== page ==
Evidence of Non-Big 6 Market Specialization and Pricing Power in a Niche Assurance Service Market
Posted: 16 Jun 1999
Elliott and Pallais (1997) indicate the importance of finding an appropriate market niche when entering the assurance services market. They discuss the notion that the pricing of these assurance services can be based on the value of the services to the market, and provide an example of such pricing in a regulatory compliance setting. Auditing requirements in the pension plan audit market extend beyond those required by GAAS to include assurance regarding compliance with relevant regulations. Additionally, the Big 6 CPA firms have a fairly small market share (about 10 percent) in this market (Cullinan 1997). The pension plan environment, therefore, provides an opportunity to examine whether smaller CPA firms can establish a "brand name" in a niche assurance service market to distinguish their expertise, and thereby receive higher fees. This study examines the effects of industry expertise on audit fees in the multi-employer pension plan context. Results indicate that non-Big 6 firms with industry expertise (as measured by market share) receive fee premiums over nonspecialist firms. Big 6 firms with larger market shares do not receive fee premiums in this market. These results suggest that non-Big 6 firms may be able to obtain, and benefit from, market positions in certain nice assurance service markets.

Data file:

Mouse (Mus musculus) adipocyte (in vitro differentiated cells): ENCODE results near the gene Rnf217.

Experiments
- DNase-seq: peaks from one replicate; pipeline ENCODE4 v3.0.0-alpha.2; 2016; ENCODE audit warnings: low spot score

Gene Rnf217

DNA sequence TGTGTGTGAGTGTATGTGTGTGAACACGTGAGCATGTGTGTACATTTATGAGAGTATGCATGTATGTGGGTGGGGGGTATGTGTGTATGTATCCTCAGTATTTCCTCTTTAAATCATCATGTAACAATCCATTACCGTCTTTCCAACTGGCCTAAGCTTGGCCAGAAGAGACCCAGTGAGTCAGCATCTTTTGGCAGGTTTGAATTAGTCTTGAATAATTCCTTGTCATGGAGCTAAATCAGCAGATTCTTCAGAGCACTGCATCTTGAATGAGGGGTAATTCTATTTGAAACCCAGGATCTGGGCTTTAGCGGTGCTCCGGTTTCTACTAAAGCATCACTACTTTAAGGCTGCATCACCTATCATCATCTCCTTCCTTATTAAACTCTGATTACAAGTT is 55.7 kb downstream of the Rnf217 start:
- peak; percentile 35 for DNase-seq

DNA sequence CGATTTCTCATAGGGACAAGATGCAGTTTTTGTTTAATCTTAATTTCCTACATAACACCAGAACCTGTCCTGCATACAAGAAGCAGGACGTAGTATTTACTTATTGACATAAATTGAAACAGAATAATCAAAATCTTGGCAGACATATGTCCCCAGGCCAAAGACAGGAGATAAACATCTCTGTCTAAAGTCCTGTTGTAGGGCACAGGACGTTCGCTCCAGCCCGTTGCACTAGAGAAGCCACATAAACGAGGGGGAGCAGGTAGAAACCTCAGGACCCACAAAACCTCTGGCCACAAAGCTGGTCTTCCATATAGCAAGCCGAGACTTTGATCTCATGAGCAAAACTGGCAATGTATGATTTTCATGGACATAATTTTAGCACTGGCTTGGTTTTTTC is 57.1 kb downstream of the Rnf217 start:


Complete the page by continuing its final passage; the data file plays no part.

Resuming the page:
JEL Classification: M49, L11
Suggested Citation: Suggested Citation